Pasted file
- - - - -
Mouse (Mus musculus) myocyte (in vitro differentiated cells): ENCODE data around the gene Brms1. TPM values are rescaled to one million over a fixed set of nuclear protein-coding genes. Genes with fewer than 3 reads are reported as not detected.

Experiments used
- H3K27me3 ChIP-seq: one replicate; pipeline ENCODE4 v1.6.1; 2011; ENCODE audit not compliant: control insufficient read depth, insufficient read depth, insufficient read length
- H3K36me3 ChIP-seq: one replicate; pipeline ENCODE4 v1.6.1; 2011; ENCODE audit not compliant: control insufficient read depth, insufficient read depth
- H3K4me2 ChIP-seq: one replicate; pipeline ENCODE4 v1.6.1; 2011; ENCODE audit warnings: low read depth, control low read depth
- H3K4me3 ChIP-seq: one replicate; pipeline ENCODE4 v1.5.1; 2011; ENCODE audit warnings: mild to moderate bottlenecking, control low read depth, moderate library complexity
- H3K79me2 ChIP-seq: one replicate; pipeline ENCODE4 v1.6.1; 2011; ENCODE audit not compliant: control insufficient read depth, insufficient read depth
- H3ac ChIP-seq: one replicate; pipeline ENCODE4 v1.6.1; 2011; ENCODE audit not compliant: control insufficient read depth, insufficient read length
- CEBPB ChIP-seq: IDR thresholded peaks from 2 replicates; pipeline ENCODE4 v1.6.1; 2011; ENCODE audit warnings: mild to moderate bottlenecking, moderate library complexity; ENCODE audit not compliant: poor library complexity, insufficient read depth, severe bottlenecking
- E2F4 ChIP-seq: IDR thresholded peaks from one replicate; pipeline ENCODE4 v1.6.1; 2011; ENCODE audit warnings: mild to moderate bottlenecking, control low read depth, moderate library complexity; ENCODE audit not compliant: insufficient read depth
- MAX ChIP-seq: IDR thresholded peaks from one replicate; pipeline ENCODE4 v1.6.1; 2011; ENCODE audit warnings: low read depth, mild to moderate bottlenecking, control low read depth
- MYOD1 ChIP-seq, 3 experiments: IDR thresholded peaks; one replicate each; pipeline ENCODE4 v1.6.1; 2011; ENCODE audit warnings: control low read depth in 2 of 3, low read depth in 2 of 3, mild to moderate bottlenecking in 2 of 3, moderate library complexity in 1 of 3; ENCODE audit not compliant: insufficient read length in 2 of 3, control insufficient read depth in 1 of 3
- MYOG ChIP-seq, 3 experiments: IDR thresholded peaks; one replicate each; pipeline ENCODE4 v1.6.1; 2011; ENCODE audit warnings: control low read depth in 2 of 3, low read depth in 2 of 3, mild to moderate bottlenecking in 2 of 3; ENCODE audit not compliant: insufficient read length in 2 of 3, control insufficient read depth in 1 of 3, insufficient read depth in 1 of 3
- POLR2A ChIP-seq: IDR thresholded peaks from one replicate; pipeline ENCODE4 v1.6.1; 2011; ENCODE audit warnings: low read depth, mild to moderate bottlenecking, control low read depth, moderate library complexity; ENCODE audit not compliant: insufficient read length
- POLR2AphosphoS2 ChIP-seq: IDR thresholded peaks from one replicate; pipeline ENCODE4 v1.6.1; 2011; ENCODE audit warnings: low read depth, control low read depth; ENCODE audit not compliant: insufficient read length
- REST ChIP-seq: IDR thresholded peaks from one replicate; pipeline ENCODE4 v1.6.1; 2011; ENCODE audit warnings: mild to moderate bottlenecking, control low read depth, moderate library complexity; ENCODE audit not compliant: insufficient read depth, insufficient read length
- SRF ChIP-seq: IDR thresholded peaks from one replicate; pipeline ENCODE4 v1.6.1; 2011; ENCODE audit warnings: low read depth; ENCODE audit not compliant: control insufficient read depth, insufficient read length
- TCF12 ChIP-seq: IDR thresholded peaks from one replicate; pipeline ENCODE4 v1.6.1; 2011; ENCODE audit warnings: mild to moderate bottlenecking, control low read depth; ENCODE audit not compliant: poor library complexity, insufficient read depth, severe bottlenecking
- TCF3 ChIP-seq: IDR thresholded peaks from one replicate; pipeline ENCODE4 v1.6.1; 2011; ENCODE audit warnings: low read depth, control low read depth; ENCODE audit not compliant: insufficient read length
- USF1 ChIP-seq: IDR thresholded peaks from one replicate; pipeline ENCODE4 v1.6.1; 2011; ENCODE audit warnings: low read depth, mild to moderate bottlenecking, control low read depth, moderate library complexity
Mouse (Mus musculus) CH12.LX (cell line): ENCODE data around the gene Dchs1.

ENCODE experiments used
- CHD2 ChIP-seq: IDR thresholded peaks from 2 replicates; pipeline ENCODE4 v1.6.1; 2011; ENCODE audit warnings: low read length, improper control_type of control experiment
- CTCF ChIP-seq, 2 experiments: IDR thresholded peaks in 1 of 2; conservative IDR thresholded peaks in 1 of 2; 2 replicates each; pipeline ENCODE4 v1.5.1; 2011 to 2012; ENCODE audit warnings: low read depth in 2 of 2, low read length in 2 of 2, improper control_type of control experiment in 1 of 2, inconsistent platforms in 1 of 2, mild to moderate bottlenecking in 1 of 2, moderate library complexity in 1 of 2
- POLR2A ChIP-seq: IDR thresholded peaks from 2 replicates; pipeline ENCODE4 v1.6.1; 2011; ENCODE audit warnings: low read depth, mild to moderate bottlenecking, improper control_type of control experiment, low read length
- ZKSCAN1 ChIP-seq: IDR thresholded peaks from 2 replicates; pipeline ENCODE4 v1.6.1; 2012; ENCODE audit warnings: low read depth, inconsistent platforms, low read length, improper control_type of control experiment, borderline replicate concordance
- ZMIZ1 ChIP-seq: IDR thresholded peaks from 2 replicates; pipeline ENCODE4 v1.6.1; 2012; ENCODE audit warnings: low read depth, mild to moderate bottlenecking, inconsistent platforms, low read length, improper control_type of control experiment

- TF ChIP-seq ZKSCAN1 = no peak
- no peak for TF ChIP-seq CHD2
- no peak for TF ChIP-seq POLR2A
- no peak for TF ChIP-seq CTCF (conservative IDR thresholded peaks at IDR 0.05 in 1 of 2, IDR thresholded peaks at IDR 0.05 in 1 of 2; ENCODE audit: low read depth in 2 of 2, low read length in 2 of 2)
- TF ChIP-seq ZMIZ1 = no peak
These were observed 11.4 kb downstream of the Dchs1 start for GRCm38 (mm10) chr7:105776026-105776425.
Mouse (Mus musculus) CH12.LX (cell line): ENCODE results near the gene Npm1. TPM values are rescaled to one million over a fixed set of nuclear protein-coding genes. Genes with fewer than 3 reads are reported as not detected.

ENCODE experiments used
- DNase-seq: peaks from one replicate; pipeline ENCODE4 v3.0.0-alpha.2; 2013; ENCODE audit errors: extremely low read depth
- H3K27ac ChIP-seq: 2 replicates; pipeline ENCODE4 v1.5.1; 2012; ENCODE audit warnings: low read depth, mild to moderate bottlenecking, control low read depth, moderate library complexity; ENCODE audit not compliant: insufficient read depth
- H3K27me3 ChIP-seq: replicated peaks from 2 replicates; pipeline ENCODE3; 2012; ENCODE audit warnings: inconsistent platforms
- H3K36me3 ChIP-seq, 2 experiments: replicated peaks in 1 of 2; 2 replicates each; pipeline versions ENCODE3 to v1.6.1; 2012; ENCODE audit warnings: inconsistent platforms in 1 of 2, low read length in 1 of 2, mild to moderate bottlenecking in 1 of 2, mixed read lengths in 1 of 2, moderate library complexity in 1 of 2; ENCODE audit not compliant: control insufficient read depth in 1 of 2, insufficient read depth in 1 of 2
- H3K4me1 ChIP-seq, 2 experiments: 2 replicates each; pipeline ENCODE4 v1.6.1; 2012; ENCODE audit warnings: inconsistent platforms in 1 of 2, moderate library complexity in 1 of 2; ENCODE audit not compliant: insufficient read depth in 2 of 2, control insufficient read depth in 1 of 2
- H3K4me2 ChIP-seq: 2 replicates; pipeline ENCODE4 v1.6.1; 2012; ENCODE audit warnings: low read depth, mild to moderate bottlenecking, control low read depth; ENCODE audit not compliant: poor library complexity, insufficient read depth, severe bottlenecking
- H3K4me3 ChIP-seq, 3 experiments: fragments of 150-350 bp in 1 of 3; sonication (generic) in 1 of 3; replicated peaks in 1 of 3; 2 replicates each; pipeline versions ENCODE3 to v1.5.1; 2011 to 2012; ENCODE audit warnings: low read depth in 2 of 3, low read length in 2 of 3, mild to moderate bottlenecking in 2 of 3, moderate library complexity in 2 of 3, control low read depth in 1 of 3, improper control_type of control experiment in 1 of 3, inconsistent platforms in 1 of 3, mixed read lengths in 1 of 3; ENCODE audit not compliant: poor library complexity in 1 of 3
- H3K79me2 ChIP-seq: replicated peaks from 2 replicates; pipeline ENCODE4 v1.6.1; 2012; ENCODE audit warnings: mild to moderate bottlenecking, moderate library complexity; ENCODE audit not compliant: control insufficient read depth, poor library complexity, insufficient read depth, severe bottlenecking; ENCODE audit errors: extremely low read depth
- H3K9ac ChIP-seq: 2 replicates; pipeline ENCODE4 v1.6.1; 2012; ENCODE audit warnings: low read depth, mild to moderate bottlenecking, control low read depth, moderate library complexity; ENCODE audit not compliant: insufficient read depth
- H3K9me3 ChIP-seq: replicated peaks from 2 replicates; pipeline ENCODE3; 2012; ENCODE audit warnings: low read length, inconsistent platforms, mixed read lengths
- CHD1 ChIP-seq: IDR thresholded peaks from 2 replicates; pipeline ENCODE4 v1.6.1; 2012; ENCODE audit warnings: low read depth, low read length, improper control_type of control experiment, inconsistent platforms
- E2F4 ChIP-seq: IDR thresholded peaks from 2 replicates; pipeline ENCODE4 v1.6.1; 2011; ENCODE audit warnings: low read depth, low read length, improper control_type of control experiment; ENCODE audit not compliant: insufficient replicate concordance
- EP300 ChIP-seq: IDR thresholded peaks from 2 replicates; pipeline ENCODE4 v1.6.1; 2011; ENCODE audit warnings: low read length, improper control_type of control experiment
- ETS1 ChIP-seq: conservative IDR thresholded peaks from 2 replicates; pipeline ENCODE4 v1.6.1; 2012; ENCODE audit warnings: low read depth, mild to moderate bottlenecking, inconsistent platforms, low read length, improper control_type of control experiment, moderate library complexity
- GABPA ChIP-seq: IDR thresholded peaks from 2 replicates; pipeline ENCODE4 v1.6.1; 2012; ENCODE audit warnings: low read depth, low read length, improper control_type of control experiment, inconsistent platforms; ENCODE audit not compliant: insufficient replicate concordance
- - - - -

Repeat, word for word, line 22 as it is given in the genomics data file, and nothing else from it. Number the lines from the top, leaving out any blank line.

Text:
ENCODE experiments used